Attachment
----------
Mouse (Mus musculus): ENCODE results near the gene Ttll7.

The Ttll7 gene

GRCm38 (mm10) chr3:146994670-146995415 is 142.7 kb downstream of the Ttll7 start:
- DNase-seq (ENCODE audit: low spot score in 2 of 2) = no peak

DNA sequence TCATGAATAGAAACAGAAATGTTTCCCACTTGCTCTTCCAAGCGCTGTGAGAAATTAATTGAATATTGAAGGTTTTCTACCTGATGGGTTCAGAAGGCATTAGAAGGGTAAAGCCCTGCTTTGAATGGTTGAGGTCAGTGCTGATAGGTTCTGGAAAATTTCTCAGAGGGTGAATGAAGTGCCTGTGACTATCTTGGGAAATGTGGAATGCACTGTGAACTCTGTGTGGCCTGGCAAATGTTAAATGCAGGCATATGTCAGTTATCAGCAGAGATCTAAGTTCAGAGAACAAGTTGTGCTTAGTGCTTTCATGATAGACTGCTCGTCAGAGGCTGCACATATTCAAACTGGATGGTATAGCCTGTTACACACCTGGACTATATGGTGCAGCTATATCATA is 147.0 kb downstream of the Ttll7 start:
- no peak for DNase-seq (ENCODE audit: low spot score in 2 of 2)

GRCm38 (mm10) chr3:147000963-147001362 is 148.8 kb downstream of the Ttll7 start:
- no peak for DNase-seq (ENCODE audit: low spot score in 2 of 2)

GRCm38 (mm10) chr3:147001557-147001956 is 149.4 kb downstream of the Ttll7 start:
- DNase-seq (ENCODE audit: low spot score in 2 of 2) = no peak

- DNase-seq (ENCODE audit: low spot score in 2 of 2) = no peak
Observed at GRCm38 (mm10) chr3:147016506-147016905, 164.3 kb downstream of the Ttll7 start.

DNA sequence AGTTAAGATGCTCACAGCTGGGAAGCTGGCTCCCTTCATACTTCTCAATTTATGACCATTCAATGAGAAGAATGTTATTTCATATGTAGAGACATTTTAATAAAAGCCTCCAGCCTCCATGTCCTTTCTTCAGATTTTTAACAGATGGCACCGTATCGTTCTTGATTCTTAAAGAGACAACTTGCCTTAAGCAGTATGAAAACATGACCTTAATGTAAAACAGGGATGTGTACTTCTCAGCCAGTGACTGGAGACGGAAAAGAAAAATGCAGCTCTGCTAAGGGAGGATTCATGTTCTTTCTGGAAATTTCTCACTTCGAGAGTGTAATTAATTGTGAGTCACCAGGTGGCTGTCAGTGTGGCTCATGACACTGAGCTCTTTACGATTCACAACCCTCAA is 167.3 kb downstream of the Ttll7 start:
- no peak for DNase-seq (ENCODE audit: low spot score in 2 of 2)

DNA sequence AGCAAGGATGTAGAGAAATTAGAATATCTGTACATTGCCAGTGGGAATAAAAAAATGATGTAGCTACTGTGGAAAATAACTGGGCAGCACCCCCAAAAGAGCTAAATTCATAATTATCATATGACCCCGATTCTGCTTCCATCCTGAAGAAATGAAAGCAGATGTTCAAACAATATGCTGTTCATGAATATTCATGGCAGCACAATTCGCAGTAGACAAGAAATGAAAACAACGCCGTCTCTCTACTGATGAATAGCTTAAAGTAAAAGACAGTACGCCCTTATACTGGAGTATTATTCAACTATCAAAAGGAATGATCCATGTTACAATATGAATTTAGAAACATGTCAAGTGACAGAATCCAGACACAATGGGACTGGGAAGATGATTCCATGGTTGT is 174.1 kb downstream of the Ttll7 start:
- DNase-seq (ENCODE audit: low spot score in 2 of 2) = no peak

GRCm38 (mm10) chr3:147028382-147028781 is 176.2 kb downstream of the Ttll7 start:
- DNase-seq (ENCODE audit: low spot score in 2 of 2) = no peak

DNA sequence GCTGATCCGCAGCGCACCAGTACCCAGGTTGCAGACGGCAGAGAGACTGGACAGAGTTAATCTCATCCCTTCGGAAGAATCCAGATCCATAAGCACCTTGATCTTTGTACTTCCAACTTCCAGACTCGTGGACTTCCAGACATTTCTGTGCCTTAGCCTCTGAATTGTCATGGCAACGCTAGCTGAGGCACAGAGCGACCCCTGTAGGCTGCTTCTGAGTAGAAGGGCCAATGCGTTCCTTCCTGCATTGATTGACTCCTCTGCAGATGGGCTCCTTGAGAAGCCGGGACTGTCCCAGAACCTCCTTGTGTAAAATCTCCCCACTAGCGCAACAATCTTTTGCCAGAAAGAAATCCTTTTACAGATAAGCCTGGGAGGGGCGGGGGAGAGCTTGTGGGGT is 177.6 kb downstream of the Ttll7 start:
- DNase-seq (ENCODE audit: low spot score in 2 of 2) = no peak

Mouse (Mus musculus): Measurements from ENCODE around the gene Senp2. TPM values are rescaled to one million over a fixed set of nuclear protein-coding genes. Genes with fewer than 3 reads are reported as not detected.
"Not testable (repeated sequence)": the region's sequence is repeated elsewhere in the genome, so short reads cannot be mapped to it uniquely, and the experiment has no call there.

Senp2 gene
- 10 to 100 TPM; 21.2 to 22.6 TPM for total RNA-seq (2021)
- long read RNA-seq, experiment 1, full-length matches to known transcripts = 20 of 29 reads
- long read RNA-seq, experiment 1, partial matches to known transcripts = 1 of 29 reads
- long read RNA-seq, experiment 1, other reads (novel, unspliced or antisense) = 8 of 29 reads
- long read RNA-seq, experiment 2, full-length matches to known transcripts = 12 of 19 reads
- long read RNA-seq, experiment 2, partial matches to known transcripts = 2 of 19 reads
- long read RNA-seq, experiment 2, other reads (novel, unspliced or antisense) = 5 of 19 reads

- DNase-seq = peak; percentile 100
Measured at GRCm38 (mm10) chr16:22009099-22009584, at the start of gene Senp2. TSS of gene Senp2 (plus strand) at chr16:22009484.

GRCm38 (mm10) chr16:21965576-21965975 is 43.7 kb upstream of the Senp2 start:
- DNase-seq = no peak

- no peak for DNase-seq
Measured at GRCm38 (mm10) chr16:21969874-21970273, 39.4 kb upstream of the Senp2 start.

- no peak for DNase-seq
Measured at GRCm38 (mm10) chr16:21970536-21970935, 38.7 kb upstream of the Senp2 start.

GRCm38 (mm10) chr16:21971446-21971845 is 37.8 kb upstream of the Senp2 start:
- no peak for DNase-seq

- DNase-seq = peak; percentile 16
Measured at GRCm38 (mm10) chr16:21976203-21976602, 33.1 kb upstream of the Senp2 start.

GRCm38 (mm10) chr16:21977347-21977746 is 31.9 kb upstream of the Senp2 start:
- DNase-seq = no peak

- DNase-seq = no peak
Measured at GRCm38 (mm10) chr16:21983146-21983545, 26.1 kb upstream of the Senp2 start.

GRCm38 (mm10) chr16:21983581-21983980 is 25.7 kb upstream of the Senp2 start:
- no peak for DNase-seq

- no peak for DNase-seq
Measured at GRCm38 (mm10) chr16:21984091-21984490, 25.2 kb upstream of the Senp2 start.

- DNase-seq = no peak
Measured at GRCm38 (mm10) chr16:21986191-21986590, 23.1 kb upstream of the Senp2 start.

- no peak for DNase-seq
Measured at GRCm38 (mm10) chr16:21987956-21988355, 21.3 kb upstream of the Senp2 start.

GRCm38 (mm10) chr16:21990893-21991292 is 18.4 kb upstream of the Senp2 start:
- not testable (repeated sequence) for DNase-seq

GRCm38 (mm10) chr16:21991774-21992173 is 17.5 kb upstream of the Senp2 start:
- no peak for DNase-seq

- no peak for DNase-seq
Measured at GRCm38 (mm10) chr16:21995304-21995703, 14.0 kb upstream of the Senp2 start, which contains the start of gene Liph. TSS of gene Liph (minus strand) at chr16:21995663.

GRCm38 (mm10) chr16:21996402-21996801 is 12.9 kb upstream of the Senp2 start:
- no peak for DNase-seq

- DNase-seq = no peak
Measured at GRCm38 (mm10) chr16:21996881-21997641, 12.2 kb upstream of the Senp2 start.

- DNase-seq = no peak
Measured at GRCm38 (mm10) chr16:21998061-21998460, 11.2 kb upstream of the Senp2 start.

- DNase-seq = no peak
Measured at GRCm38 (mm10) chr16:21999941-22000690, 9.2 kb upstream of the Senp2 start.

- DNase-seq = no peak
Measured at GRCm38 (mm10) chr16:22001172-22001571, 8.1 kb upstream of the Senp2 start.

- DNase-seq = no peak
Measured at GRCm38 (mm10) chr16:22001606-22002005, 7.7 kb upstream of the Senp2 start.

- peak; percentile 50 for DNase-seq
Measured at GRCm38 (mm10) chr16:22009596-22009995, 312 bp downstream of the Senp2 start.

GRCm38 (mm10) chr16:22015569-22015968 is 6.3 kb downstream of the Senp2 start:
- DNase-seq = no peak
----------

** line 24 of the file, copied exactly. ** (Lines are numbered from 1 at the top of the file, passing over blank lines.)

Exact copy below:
- 10 to 100 TPM; 21.2 to 22.6 TPM for total RNA-seq (2021)